Maybe there's something about just seeing another country's disaster porn, but I enjoyed this Korean entry in the genre much more than almost any Hollywood effort, even if it follows virtually the same rules. It's set on (and the Korean title comes from) a beach resort, where a broad range of characters cross paths and interact. These include (deep breath) the orphaned girl who sells seafood, the fisherman who feels responsible for her father's death; the property developer; the brave rescue swimmer; the rich obnoxious brat. And, most importantly of all, the scientist who is desperately attempting to warn authorities of the potential disaster, as an ongoing series of earthquakes move towards the Korean coast, threatening to unleash a megatsunami. Is that the sound of the SyFy channel commissioning a movie in the distance? No. It is the sound of inevitability: because after 75 minutes or so of drama and odd Korean comedy, it's earthquake time.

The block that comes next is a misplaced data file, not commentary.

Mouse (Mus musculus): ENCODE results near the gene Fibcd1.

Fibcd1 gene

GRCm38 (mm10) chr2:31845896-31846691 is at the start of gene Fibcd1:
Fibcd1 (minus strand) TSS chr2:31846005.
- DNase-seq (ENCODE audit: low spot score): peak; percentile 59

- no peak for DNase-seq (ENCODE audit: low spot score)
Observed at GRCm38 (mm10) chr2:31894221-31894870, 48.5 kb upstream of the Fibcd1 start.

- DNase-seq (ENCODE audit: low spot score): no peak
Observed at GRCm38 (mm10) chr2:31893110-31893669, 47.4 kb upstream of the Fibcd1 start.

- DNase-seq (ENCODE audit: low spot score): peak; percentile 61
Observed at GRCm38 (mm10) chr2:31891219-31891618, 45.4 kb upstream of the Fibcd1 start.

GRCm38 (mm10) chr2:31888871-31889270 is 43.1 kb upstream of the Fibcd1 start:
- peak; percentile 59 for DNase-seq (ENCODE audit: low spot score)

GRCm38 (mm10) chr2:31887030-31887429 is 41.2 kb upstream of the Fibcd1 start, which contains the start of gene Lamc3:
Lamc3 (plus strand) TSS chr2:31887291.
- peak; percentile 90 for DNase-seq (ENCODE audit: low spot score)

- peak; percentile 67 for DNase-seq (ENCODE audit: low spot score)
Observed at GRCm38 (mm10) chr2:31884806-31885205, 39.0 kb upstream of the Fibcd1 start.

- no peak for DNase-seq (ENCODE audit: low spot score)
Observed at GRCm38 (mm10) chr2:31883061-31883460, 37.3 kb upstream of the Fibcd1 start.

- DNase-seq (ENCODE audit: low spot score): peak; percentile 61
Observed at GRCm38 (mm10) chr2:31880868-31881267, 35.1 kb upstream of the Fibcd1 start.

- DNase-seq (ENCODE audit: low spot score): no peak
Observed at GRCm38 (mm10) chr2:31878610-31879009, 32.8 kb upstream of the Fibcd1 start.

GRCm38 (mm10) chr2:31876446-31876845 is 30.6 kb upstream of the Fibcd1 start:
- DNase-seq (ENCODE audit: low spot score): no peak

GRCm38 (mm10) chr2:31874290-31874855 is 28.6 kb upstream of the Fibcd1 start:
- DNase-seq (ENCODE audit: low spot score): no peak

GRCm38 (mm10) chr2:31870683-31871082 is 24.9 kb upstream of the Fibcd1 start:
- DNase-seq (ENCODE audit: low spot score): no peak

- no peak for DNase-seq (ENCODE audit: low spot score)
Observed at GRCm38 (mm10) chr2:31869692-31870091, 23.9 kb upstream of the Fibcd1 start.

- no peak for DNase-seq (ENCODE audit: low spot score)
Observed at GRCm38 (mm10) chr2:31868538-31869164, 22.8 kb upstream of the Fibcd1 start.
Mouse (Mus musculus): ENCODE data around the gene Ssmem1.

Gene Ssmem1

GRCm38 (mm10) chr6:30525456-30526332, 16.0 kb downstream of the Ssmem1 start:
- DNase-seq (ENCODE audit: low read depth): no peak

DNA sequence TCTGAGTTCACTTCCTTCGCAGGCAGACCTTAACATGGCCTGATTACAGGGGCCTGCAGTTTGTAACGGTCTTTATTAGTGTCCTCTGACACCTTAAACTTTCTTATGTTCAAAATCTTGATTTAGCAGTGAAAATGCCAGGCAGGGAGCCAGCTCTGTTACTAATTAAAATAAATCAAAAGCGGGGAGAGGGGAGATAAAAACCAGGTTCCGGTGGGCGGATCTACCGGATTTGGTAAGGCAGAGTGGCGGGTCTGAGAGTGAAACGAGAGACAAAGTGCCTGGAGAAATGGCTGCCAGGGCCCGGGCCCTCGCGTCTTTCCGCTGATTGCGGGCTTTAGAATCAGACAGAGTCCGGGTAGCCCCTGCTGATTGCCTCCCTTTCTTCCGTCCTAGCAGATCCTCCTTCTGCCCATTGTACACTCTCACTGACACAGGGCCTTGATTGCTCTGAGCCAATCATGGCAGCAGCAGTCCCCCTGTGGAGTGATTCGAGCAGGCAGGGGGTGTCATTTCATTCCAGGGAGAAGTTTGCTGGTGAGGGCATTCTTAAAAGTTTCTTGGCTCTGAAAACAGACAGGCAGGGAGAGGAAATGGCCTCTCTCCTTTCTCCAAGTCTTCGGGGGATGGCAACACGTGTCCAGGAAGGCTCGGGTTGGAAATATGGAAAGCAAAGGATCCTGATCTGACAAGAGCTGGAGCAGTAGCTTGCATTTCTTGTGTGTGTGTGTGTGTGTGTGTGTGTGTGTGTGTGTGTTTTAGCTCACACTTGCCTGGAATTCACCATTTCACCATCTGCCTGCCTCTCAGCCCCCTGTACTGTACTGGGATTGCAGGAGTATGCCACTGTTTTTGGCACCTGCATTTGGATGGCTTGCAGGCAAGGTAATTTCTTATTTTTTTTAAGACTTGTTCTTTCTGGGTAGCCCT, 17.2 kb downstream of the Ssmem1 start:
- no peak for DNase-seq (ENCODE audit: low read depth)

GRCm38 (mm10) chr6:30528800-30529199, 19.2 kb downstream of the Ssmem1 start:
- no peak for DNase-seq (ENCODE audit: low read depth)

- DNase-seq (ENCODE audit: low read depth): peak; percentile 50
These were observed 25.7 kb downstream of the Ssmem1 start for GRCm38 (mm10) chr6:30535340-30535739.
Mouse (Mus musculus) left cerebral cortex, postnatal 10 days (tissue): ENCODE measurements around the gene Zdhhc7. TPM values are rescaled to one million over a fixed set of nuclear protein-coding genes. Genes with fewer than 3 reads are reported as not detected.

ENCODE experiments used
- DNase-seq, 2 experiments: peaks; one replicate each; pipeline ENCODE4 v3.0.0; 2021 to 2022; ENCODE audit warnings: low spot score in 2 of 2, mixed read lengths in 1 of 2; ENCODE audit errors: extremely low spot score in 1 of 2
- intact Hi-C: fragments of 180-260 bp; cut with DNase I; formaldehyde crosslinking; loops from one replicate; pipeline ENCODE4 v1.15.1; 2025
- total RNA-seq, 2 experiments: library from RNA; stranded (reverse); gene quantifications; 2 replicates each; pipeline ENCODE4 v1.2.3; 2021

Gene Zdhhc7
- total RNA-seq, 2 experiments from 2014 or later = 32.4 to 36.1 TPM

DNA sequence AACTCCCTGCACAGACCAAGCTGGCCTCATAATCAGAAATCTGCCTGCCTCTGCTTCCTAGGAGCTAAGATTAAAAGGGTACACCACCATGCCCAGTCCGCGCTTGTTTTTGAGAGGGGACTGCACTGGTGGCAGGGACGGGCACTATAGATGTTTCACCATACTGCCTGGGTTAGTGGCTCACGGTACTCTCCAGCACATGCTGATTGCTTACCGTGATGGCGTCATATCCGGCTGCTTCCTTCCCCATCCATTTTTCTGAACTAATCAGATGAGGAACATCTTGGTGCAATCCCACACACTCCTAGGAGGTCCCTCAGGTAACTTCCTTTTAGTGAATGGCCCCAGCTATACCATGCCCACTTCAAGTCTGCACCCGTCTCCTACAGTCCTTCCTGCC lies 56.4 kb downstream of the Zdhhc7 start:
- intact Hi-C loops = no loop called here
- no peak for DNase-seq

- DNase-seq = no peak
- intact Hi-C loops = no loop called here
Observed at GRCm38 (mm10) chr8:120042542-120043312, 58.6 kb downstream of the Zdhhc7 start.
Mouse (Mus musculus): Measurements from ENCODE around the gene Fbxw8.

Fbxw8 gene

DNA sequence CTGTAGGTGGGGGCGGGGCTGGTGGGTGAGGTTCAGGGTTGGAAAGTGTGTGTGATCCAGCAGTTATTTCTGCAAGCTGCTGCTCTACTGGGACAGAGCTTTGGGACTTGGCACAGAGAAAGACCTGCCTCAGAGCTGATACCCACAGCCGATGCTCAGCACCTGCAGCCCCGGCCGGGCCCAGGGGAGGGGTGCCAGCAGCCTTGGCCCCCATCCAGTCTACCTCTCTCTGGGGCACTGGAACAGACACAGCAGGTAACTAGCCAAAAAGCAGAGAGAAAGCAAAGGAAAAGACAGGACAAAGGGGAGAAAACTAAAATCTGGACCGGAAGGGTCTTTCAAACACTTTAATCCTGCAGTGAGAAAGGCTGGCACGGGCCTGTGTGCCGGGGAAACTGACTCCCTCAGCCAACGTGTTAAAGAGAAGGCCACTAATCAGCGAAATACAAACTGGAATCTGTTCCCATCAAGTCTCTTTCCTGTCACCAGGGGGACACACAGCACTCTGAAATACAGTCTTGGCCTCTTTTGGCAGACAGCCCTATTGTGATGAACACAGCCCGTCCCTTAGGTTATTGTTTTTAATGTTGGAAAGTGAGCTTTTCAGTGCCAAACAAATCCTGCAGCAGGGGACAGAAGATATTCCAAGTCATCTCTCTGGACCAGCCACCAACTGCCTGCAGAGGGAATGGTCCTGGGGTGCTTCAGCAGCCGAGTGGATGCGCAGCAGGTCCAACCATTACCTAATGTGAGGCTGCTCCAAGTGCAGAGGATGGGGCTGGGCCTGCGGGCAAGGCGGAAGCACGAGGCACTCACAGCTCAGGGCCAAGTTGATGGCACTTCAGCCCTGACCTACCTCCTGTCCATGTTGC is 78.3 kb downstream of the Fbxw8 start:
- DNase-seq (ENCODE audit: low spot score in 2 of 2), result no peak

I can see why the international release was edited, as much of the first half is largely superfluous in terms of being necessary to the plot. However, it was off-centre enough to keep us interested, with some strange individuals, and stuff you wouldn't typically see in an American film (kids being slapped and puppies kicked). Then, of course, there are the money shots in the second half, which are very impressively-staged, most of them being easily the equal of anything Hollywood has managed. But even here, there are moments which are distinctly foreign, such as a sequence on a bridge involving falling containers that actually made me laugh out loud - not what you'd expect in the middle of all the carnage. The movie does goes a little too far into the melodrama thereafter, with probably three scenes where direction appeared to consist entirely of exhortations to "Chew the scenery HARDER!" However, as a cinematic spectacle, it's highly-acceptable.